Prew wears plain-toe derby shoes that are likely made from a brown leather, styled like the russet-colored low-quarter shoes worn by U.S. Army officers and enlisted men during the 1940s (like these), though it’s highly unlikely that Prew would break regulation by wearing his G.I. shoes with civilian clothing. (Perhaps someone with more military experience or knowledge of regulations during this era can shed some light on whether or not this was an accepted practice?)
Although the U.S. Army had already begun phasing in the more elongated “dog tags” by the start of World War II, Prew still wears the older style of circular aluminum discs that resemble what the military had been issuing since these identification tags had first been required leading up to World War I. When these were first prescribed in 1913, they required a soldier’s name, rank, and company—or regiment or corps—to be imprinted on the tags and authorized that they be suspended around the neck “by a cord or thong passed through a small hole in the tab”, though the 1943 regulations updated this to prefer “non-corrosive, non-toxic and heat-resistant necklace material in lieu of cord or tape” and metal chains like Prew’s beaded ball chain quickly became the new norm. The double tag system (one to stay with a corpse, another to be used for record-keeping) had also been implemented in July 1916, followed two years later by the addition of service numbers when that system was adopted by the Army. It wasn’t until November 1941, less than a month until the Pearl Harbor attack, when the Army added medical information including blood type, year of tetanus shot, and religious preference. (You can read more about the history of World War II-era dog tags in this informative post by the WW2 U.S. Medical Research Centre.)
Given his status as a “thirty-year man”, the experienced Private Prewitt retains his older pattern dog tags despite the fact that the War Department had authorized the new elongated M1940 the year prior.
Under his uniform, though not necessarily always under his off-duty Aloha shirts, Prew wears a white ribbed sleeveless undershirt with narrow straps over the shoulders. Assuming Prew wears the same underwear as the rest of G Company, these would be Army-issue white cotton boxer shorts with a three-button waistband.
What to Imbibe
“You see that, buddy boy? A woman sees a soldier and like that she figures his drunk. Why? You know why?” Maggio asks Prew. “‘Cause he is,” a slurring Prew confirms. Even the affable Private Mazzioli (Harry Bellaver) calls it “a soldier’s nature… almost his sacred duty once in a while” to get drunk.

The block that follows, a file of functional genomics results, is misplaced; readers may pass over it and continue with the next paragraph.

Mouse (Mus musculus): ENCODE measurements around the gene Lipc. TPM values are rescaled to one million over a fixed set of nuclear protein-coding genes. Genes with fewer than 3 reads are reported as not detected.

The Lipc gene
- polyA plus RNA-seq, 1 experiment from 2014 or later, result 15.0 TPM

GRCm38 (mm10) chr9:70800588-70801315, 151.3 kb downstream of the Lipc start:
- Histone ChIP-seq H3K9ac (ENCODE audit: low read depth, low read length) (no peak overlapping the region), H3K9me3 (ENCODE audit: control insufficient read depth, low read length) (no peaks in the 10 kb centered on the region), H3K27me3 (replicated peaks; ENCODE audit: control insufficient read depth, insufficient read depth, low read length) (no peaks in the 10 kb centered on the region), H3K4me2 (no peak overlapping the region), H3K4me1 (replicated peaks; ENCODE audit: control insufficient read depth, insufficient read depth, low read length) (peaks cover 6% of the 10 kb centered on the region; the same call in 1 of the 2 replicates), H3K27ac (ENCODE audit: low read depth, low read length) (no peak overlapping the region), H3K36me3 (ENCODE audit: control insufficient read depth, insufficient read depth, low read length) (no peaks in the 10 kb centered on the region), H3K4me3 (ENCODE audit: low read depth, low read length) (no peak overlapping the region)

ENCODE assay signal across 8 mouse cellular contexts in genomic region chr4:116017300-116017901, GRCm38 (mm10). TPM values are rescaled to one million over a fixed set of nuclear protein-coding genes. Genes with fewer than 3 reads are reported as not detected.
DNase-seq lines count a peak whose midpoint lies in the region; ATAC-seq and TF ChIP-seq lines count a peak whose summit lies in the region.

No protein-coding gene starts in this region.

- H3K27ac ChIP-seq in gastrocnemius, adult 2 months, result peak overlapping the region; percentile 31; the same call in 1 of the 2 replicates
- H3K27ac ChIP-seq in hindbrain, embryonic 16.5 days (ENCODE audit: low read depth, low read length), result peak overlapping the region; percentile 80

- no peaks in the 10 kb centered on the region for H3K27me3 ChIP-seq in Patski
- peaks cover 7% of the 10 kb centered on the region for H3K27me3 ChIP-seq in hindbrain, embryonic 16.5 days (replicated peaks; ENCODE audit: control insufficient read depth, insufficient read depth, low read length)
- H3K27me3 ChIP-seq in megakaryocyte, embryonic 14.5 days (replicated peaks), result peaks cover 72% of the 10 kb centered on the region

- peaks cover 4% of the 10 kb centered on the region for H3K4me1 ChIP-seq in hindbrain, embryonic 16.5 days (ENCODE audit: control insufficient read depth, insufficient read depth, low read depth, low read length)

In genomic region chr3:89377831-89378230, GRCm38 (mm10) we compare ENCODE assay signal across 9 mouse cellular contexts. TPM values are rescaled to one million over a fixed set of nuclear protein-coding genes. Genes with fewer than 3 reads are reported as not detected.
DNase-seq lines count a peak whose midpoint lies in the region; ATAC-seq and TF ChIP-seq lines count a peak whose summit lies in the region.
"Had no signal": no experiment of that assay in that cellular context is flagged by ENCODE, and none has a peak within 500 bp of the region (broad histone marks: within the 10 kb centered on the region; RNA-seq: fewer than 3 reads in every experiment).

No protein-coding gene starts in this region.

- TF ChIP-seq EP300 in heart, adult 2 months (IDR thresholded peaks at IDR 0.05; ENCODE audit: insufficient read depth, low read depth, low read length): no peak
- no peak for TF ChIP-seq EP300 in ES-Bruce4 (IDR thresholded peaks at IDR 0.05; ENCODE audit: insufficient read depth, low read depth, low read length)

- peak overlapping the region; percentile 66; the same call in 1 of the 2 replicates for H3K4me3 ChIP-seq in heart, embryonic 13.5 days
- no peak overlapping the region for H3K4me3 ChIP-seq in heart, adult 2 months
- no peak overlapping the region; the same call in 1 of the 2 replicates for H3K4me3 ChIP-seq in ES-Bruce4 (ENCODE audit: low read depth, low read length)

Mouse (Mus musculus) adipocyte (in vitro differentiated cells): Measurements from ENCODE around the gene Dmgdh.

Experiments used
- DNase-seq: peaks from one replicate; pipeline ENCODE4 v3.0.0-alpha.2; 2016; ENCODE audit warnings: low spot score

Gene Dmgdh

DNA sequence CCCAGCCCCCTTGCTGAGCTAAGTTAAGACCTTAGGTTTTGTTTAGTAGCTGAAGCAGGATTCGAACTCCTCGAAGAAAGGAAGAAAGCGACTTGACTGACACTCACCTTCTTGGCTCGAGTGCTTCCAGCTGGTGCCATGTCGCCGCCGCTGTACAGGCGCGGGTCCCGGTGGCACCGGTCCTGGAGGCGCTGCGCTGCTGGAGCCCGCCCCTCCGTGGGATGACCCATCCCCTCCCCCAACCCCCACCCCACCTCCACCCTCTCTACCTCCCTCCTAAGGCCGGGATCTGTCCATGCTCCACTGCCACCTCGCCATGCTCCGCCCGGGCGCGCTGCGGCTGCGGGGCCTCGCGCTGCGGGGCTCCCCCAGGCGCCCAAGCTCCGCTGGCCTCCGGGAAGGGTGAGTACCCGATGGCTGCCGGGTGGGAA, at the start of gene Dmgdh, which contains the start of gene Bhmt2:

A method actor (and also a troubled guy with a few issues when it came to booze), Montgomery Clift reportedly made it his own sacred duty to actually get drunk when playing a scene opposite Burt Lancaster where the two were depicted passing a pint of whiskey.
“Yeah, we’ll dance, we’ll dance,” Maggio assures Sandra (Joan Shawlee), “First, I gotta calm my nerves. Let’s go to a phone booth or somethin’, huh, where I will unveil a fifth of whiskey I have hidden here under my loose, flowing sports shirt.” That very fifth heralds Maggio’s entrance into the club parlor later in the evening, where he drunkenly greets Prewitt and Lorene: “I didn’t hear no sounds of combat, so I thought you might want a drink.”
From Here to Eternity is ripe with plenty of great drinking dialogue, including the following exchange made all the more entertaining by Sinatra’s famous reputation for imbibing…
Lorene: No thanks, I don’t drink… I think it’s a weakness.
Maggio: (finishing the extra drink he poured for her) I grant you that.
Lorene: I don’t like weakness. Do you?
Prewitt: No, I don’t like weakness, but I like to drink.
Despite all the whiskey talk, we don’t get an identifiable look at the label of Maggio’s fifth. Instead, we have to wait a few scenes until the NCOs’ night out in a tropical-themed bar filled with big band music and Chesterfield smoke, where Prewitt, Maggio, and Warden are all seen drinking bottles of Blatz, a then-popular Milwaukee beer.
Blatz would appear in another iconic 1953 movie, The Wild One, in which Marlon Brando’s Johnny and his biker gang take over a small California town, getting drunk on plenty of Blatz in the process.
How to Get the Look
When in Hawaii… do as the troops stationed in Hawaii in the months leading up to Pearl Harbor did.
- Vintage tropical-printed Aloha shirt with long-pointed camp collar (with loop), plain front, two matching chest pockets, and straight hem
- Light khaki or dark gabardine double reverse-pleated high-rise trousers with belt loops, straight/on-seam side pockets, jetted back pockets (with left button-loop closure), and turn-ups/cuffs
- Dark leather belt with rounded single-prong buckle
- Russet brown leather plain-toe derby shoes
- Light-colored socks
- White cotton boxer shorts with three-button waistband
- Aluminum circular Army identification tags
I tend to favor the array of prints in quality fabrics from trusted manufacturers offered by the talented team at AlohaFunWear. If you’re looking to channel Prew and Maggio, they have a curated selection of retro and vintage-inspired Aloha shirts here, though I recommend seeing all this wonderful site has to offer!
Do Yourself a Favor and…
Check out the movie, which includes one of Montgomery Clift’s finest performances. In fact, that year’s Academy Award winner for Best Actor, William Holden, had supposedly believed that Clift or Burt Lancaster should have received the Oscar instead of him.
“Clift forced the other actors to be much better than they really were,” explained director Fred Zinnemann. “That’s the only way I can put it. He got performances from the other actors, he got reactions from the other actors that were totally genuine.” Both Lancaster and Sinatra counted themselves among those who benefited from working with Clift, and Donna Reed recalled his “positively violent” concentration in their scenes together.
Although neither Clift, Lancaster, or Deborah Kerr received the Oscars they were nominated for, From Here to Eternity did receive eight Academy Awards including the coveted Best Picture as well as recognition for the performances of Sinatra and Reed, Zinnemann’s direction, and Daniel Taradash’s adapted screenplay.
Ain’t nothin’ the matter with a soldier that ain’t the matter with everyone else.